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Old 03-15-2017, 09:12 PM
  #46  
Bill Verburg
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Originally Posted by ezinternet View Post
Hi Bill -

- At the time I was collecting bits and pieces for this C4 project, and I had thought that the RS DME would be a shortcut to a faster tune. After the dyno work I think the mapping was customized anyway from that base.

- The data is flywheel. The car was over there, and the engine over here.
That makes sense, for 964 OBD1 55 pin systems a new chip is generally burned and used to replace the stock one, doesn't matter whether it was an RS DME or std the difference is in the chip which is replaced anyway.

The dyno shows pretty much what we've seen on typical 3.8 rebuilds, the most noticeable thing over stock is the increased torque across the board, makes for a much more pleasant driving experience.
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Old 03-16-2017, 01:18 AM
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Originally Posted by Bill Verburg View Post
... what we've seen on typical 3.8 rebuilds, the most noticeable thing over stock is the increased torque across the board, makes for a much more pleasant driving experience.
^^ Yes, I quite agree.
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Old 03-16-2017, 07:23 PM
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Originally Posted by eddieb4 View Post
I've got it wrong ... I'll get down to the shop and be more thorough.
what Juha was asking about was the cylinder base

There are 2 sizes of base spiggot
stock is 107mm
slip fit 102mm bore cylinders use this same size hole.

The more robust 102mm bore cylinders used in RSR have 109mm spiggots.

The bigger bores provide a more stable distortion free platform also are a great place to store empty soda bottles


This is a 109mm RSR cylinder note the large groove in the spiggot, there is a matching groove in the block for a more robust gasket than that used on a stock 3.6



Other differences are the coated piston skirts and tapered wrist pin, neither are used in a 3.6 or the 107mm base p/c sets I've seen.



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Old 03-16-2017, 10:11 PM
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Bill ... thanks for the information!
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Old 03-16-2017, 10:17 PM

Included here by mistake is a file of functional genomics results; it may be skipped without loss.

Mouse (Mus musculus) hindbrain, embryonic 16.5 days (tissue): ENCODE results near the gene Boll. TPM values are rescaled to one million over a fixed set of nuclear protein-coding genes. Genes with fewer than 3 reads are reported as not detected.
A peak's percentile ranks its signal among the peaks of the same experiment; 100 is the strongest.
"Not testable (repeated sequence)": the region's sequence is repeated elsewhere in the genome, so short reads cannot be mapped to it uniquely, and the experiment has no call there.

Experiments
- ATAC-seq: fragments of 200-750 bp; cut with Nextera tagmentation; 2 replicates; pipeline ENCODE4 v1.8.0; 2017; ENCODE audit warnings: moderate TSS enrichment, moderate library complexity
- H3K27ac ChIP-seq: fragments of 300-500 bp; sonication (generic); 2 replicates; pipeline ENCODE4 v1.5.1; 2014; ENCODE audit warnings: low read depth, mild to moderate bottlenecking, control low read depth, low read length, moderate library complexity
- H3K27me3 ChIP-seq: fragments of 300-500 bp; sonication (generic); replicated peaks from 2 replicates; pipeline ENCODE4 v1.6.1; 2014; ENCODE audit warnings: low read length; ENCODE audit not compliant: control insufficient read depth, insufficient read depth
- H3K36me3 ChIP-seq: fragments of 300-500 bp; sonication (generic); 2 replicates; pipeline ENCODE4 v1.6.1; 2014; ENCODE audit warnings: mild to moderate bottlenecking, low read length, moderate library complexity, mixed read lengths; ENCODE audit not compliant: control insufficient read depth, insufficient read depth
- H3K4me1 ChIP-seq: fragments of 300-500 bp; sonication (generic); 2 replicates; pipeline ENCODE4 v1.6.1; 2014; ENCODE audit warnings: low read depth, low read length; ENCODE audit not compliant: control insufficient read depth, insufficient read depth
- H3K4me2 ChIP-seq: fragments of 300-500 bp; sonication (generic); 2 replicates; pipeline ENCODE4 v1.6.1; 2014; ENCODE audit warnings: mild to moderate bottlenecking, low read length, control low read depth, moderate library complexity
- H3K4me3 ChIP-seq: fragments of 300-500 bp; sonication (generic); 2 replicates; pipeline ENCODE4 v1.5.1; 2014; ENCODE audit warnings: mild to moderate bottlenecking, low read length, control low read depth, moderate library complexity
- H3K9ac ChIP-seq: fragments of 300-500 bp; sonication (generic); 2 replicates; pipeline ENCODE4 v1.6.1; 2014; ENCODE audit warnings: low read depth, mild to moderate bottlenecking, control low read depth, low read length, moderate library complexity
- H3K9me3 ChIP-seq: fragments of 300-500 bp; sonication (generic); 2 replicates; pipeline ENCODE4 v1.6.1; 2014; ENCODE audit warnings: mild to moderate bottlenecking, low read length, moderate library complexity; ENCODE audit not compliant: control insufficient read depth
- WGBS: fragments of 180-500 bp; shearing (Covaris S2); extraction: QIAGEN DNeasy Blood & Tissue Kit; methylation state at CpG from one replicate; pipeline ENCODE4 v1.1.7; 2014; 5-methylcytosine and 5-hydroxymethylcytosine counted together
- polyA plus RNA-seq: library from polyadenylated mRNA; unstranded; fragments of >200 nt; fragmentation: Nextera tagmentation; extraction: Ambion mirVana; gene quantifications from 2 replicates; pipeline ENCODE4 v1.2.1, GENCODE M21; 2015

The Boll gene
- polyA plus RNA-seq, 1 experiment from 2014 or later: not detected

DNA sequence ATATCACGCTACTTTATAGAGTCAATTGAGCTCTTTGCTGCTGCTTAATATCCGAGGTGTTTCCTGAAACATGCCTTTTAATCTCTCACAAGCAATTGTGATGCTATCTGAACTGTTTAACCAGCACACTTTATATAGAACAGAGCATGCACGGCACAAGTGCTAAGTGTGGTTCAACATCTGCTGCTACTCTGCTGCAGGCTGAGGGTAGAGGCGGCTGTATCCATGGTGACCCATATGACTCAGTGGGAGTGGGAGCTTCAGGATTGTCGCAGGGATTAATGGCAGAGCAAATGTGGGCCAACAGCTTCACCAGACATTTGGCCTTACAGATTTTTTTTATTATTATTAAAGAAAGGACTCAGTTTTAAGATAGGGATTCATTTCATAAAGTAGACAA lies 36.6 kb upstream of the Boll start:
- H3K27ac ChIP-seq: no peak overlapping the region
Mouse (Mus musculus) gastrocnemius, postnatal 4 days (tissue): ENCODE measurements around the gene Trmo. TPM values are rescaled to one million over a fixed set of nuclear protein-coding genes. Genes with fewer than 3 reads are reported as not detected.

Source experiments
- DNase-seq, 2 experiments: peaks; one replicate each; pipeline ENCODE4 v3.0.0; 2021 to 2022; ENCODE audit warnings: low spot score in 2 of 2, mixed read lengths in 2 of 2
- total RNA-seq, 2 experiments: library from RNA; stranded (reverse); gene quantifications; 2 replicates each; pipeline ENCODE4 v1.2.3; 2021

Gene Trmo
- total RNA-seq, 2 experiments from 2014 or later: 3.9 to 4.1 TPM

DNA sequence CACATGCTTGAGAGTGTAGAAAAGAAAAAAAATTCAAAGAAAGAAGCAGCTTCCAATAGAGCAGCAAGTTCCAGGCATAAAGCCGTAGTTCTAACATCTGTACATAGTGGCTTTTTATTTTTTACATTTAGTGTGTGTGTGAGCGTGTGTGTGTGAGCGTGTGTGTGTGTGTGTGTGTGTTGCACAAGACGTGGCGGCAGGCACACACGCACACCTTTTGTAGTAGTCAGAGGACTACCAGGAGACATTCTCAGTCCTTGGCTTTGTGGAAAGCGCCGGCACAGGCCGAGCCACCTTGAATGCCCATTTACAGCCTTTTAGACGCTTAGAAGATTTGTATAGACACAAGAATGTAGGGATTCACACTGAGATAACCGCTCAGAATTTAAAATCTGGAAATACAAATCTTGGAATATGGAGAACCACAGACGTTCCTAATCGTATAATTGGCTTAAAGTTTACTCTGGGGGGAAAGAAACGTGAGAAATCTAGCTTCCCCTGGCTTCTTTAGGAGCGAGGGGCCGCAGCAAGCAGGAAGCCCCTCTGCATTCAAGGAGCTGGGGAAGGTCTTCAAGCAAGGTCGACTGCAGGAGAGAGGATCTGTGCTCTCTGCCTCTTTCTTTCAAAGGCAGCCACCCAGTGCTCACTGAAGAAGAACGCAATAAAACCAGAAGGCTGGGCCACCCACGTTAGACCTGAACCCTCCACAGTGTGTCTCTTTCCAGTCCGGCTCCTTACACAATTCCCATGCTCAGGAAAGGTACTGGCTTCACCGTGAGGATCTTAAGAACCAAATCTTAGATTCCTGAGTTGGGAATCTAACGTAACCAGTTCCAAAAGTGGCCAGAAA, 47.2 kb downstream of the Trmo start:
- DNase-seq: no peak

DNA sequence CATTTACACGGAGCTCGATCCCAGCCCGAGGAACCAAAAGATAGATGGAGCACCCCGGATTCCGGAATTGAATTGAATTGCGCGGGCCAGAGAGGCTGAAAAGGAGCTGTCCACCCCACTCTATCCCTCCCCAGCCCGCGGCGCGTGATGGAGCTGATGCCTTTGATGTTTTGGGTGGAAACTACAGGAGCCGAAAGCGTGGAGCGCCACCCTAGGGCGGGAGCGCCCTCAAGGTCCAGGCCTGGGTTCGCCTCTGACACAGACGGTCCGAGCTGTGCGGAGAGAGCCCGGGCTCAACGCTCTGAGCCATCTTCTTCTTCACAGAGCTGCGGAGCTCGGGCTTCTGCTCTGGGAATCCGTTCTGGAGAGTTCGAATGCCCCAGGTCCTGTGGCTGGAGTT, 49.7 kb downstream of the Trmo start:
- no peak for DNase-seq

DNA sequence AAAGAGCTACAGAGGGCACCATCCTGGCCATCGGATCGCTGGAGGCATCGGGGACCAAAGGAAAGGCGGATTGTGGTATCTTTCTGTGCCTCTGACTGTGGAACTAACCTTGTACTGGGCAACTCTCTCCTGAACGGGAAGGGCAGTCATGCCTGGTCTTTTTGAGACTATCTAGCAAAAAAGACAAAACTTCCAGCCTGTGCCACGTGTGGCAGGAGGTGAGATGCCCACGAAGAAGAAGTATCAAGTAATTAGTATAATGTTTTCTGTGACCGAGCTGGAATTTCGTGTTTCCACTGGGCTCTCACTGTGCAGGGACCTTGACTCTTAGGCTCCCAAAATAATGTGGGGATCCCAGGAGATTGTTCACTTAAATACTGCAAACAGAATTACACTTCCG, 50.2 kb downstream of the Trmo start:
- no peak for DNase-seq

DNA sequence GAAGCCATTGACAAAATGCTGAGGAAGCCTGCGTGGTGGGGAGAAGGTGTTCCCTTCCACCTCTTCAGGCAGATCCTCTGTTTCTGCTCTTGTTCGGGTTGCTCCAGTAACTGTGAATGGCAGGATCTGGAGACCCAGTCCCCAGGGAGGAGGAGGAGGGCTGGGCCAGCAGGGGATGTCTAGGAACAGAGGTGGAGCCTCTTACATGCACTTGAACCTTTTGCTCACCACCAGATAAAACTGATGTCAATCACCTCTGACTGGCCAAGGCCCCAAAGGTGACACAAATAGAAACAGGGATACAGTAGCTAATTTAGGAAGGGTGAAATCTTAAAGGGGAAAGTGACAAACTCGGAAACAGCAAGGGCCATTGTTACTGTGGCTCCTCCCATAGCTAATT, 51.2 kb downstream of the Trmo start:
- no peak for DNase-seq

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Making headway ... Tim Olsen is making sure sunroof delete and paint are done right. Have to decide color by next week. Hardest part of process for me. Wish I knew the actual code of the gray 911 that I saw last summer in Geneva. That car had a gun metal exterior with a linen interior and I believe it was an 87 or 88.
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Old 03-17-2017, 11:08 AM
  #51  
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Originally Posted by ezinternet View Post
Hi Ed

I had a similar bit of work done by George at Eurosport Racing in 2010 (time flies!) on my '91 964.

3.8 Mahle p/c, ARP bolts, ported head, 993 RS valves, Ti retainers, custom cam ... trans rebuild w a few new synchros, LWFW, RS clutch, JRZ ... I'm sure I'm forgetting some things.

I put on the Fabspeed exhaust w/heat. Great sound, and a modest drone that went away with time. I don't get enough heat from those small sized heat exchangers to drive in the winter in Chicago.

I also sourced a 964 Euro RS ECU. I recall George did some extra dyno work and replacing the pressure regulator to maximize that benefit.

The car is at Autobahn in Joliet if you'd like to see it or give it a listen/drive when next you're down there.

Can't say enough good things about George and his team, as I'm sure you know. You're in good hands.

Dyno results attached ... YhpMV ... I'm sure you'll love it

Best,
Ez
Now that is a fun dynograph, one of these days we'll have to throw our 3.8L RSR Clone on the dyno and get some up to date numbers on that engine. One of my favorite cars to drive at the shop, although I think our 87' 930 Slant takes the cake at the end of the day haha.
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Old 03-17-2017, 03:52 PM
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Originally Posted by Bill Verburg View Post

This is a 109mm RSR cylinder note the large groove in the spiggot, there is a matching groove in the block for a more robust gasket than that used on a stock 3.6
Interesting, does this mean the larger spigot that requires the crankcase be bored out, has a groove that negates some of the increased size? And also requires a weakening groove in the crankcase?

I wonder how much of the "increased strength" of a bore in cylinder, is actually verified by testing vs hypothetical. Also, the clamping loads are between the top of the cylinder and the base that mounts to the outside surface of the crankcase aren't they? Does the spigot carry a clamping load? Is the spigot in a bore in cylinder a tighter fit in the crankcase?
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Old 03-17-2017, 07:27 PM
  #53  
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Originally Posted by onevoice View Post
Interesting, does this mean the larger spigot that requires the crankcase be bored out, has a groove that negates some of the increased size? And also requires a weakening groove in the crankcase?

I wonder how much of the "increased strength" of a bore in cylinder, is actually verified by testing vs hypothetical. Also, the clamping loads are between the top of the cylinder and the base that mounts to the outside surface of the crankcase aren't they? Does the spigot carry a clamping load? Is the spigot in a bore in cylinder a tighter fit in the crankcase?
You seem to be operating w/ what is apparently called 'alternative facts' these days.
The 102mm x 109mm bore cylinders are more stable than the 102mm x 107mm versions

the profile groove in the case does not weaken the case in any way either.

the 107mm base cylinders use a 102 x 2mm o-ring
the 109mm base cylinders use a 110.72 x 3.53mm o-ring